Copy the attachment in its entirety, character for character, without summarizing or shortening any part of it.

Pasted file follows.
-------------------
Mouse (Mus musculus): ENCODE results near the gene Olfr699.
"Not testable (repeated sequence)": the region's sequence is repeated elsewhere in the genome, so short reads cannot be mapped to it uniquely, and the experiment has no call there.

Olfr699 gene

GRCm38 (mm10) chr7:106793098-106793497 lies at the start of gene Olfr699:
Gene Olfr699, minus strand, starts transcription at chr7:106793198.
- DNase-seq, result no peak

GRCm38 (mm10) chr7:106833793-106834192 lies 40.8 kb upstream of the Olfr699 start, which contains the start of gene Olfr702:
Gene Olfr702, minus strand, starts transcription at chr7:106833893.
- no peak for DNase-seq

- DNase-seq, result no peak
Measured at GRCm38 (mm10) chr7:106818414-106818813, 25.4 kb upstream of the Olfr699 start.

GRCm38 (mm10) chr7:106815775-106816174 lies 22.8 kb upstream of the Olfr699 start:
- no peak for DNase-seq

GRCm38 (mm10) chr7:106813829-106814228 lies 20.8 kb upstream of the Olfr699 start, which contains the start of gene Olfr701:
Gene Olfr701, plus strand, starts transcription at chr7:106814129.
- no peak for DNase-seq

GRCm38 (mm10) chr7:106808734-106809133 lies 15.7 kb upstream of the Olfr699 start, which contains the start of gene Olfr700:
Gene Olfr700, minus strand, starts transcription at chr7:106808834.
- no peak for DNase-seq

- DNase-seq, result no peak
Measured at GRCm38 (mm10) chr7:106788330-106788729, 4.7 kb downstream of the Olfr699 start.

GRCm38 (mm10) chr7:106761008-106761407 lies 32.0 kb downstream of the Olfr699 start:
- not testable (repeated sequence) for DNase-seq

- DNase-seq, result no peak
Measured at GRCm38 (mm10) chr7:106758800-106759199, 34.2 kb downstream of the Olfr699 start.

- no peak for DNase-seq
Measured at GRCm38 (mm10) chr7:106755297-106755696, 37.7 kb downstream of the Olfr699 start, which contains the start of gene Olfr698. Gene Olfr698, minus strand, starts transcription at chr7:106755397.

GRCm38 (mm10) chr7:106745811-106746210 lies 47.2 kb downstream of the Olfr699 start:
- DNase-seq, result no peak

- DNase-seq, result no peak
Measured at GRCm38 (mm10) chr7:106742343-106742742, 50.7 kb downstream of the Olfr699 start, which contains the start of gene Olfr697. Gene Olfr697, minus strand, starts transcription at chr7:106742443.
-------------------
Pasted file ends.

Mouse (Mus musculus): ENCODE results near the gene Olfr699.
"Not testable (repeated sequence)": the region's sequence is repeated elsewhere in the genome, so short reads cannot be mapped to it uniquely, and the experiment has no call there.

Olfr699 gene

GRCm38 (mm10) chr7:106793098-106793497 lies at the start of gene Olfr699:
Gene Olfr699, minus strand, starts transcription at chr7:106793198.
- DNase-seq, result no peak

GRCm38 (mm10) chr7:106833793-106834192 lies 40.8 kb upstream of the Olfr699 start, which contains the start of gene Olfr702:
Gene Olfr702, minus strand, starts transcription at chr7:106833893.
- no peak for DNase-seq

- DNase-seq, result no peak
Measured at GRCm38 (mm10) chr7:106818414-106818813, 25.4 kb upstream of the Olfr699 start.

GRCm38 (mm10) chr7:106815775-106816174 lies 22.8 kb upstream of the Olfr699 start:
- no peak for DNase-seq

GRCm38 (mm10) chr7:106813829-106814228 lies 20.8 kb upstream of the Olfr699 start, which contains the start of gene Olfr701:
Gene Olfr701, plus strand, starts transcription at chr7:106814129.
- no peak for DNase-seq

GRCm38 (mm10) chr7:106808734-106809133 lies 15.7 kb upstream of the Olfr699 start, which contains the start of gene Olfr700:
Gene Olfr700, minus strand, starts transcription at chr7:106808834.
- no peak for DNase-seq

- DNase-seq, result no peak
Measured at GRCm38 (mm10) chr7:106788330-106788729, 4.7 kb downstream of the Olfr699 start.

GRCm38 (mm10) chr7:106761008-106761407 lies 32.0 kb downstream of the Olfr699 start:
- not testable (repeated sequence) for DNase-seq

- DNase-seq, result no peak
Measured at GRCm38 (mm10) chr7:106758800-106759199, 34.2 kb downstream of the Olfr699 start.

- no peak for DNase-seq
Measured at GRCm38 (mm10) chr7:106755297-106755696, 37.7 kb downstream of the Olfr699 start, which contains the start of gene Olfr698. Gene Olfr698, minus strand, starts transcription at chr7:106755397.

GRCm38 (mm10) chr7:106745811-106746210 lies 47.2 kb downstream of the Olfr699 start:
- DNase-seq, result no peak

- DNase-seq, result no peak
Measured at GRCm38 (mm10) chr7:106742343-106742742, 50.7 kb downstream of the Olfr699 start, which contains the start of gene Olfr697. Gene Olfr697, minus strand, starts transcription at chr7:106742443.